Wednesday, February 29, 2012

Bullies and Other Evils: What to Do?

     Marlo Thomas (whose Free To Be...You and Me organization has been dealing with bullying for years) wrote an interesting column in the wake of the Ohio student who killed and wounded several students a few days ago. After mentioning several examples of kids who committed suicide over bullying, she then makes a typical comment:
 "Researchers also say that parents and teachers are often so distracted by other problems -- at home, in the classroom -- that they don't recognize the signs of bullying." (Sounds like blaming the adults to me.) 
"Obviously, the system isn't working," says Marlo.

An important first step to untangling this dilemma is changing how we treat the bullies, according Julie Hertzog of Pacer's National Bullying Prevention Center.. "We need to take the anger out of our response," she says. "Making villains of kids who bully does not create a positive environment. We need to teach all kids empathy and bring them together, inclusively." (In other words, I guess, pat them kindly on the head, and say there, there...we're all in this together.) Hertzog does point out that the bullied can easily become bullies themselves, so therefore their actions can be excused. Sort of.

I don't quite get this. Coddle the bullies and warm them with understanding? (The Holbrook girls, who regularly beat up anyone they chose on my school bus ride home, would have laughed themselves silly.) How would those who were bullied feel about this?

But then, what can you do when fifth-graders are trying to kill their teacher with rat poison. And writing nasty notes ("How are you doing in Hell? Love, Joey") to their parents. (Ha ha! How funny, say family members. No worries, they say - the kid turned out ok.)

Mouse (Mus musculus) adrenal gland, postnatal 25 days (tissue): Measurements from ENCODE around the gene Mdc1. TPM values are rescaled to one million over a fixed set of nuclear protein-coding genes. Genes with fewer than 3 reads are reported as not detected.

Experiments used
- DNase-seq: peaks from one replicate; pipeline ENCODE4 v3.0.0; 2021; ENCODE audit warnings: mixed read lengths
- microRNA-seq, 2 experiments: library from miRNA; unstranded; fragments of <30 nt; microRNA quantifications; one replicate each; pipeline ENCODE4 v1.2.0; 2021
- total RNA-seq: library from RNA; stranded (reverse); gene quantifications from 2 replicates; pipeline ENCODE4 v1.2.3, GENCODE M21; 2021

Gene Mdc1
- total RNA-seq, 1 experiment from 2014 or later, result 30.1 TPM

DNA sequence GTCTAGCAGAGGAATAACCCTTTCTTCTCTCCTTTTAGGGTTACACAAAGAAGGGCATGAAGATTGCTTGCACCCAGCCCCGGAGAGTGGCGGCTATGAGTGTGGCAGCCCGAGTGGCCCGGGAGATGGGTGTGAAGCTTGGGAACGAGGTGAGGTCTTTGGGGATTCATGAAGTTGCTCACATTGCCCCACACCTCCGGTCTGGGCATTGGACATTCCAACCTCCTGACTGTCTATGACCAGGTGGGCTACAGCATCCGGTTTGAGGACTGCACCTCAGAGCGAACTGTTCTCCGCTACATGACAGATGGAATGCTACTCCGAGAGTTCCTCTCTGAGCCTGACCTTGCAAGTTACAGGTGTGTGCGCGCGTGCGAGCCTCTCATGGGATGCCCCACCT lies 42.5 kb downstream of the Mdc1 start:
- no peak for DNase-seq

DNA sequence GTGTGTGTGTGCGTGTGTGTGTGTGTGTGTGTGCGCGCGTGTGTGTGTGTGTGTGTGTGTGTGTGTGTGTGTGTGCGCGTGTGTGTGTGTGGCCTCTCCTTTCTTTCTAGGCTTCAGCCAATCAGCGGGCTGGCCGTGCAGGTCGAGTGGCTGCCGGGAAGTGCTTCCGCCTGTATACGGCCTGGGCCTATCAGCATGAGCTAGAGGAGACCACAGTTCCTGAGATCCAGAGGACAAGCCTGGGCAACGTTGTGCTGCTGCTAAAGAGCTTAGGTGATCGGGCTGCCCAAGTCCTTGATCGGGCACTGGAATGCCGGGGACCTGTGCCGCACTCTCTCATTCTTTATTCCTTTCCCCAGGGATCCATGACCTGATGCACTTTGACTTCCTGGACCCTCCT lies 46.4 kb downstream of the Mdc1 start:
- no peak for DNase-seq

There is a horrible tendency to dismiss actions like this: "Well, kids will be kids." "They'll grow out of it." "Ignore it, and it will go away." Or even worse: admire them for being such an evil/creative little darling.


"Obviously, the system isn't working," says Thomas. "The kids who are in the thick of today's bullying epidemic -- victims, bullies and bystanders alike -- are lost, and they urgently need adult guidance." And not just in bullying, either --


     Your children are smacking each other around, or indulging in creative insults? ("Cow" was one favorite I often heard.) Make it clear that behavior will not be tolerated -- ever. Sure, they'll do it in private sometimes...but they will stop.
     The insults you overheard, directed at a special needs teenager?
     The casual approach to stealing, as long as it's 'just' a pencil or candy bar?
     The ha-ha jokes about doing pot? (I am soooo tired of these.)
     The teenager who enjoys swiping his neighbor's Christmas light bulbs, every afternoon on the way home from school? Or torturing his pet? 
     The kid that threatens and takes a knife to the back seat of the schoolbus? (They may be dealing with problems at home, all right -- so take that seriously, as well. If you can help, or advise, or put events in motion, do it.)

     Take their actions to heart. Say, "This stops -- now." Deal with it promptly, up-front and in the open. The issue is not whether the person is the spawn of Satan -- because generally, kids aren't. Neither are adults. But they, like adults, need to be held accountable for their actions. If you do it, the bully, child or adult, can be stopped. And you may literally save their life in the process.

For help and advice, visit:

Stop Bullying Now!

Heroes in the Hallway

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